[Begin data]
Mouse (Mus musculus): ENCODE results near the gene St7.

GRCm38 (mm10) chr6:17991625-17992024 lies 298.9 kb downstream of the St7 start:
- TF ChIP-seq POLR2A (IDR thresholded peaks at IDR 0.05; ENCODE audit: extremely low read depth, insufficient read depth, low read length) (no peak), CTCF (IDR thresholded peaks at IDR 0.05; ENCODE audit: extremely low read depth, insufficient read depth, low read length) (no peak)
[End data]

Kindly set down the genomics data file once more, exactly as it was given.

Mouse (Mus musculus): ENCODE results near the gene St7.

GRCm38 (mm10) chr6:17991625-17992024 lies 298.9 kb downstream of the St7 start:
- TF ChIP-seq POLR2A (IDR thresholded peaks at IDR 0.05; ENCODE audit: extremely low read depth, insufficient read depth, low read length) (no peak), CTCF (IDR thresholded peaks at IDR 0.05; ENCODE audit: extremely low read depth, insufficient read depth, low read length) (no peak)